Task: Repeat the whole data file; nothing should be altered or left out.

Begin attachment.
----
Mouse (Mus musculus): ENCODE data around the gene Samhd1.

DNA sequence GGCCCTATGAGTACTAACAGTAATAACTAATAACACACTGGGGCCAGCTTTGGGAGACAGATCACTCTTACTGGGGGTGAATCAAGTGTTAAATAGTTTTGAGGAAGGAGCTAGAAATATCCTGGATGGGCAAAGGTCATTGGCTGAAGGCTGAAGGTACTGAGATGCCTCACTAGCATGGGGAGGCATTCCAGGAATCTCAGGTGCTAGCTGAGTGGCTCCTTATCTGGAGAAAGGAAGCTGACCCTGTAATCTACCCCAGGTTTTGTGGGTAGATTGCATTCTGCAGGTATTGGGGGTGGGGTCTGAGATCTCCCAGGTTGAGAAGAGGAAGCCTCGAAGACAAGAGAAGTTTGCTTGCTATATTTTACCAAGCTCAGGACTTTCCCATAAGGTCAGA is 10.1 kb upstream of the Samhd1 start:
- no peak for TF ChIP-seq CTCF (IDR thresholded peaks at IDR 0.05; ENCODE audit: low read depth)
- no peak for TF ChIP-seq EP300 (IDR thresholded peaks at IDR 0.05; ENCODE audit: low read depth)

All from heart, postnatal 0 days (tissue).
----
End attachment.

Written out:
Mouse (Mus musculus): ENCODE data around the gene Samhd1.

DNA sequence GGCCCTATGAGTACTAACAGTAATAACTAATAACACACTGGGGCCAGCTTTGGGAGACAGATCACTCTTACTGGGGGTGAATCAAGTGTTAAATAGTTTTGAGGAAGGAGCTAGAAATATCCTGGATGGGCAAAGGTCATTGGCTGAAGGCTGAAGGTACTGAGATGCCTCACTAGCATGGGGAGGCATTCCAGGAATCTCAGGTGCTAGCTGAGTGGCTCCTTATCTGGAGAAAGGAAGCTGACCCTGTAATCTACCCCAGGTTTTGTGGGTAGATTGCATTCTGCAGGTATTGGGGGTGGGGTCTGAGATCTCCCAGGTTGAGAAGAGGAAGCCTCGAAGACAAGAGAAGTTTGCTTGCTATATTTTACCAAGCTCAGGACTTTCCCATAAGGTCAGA is 10.1 kb upstream of the Samhd1 start:
- no peak for TF ChIP-seq CTCF (IDR thresholded peaks at IDR 0.05; ENCODE audit: low read depth)
- no peak for TF ChIP-seq EP300 (IDR thresholded peaks at IDR 0.05; ENCODE audit: low read depth)

All from heart, postnatal 0 days (tissue).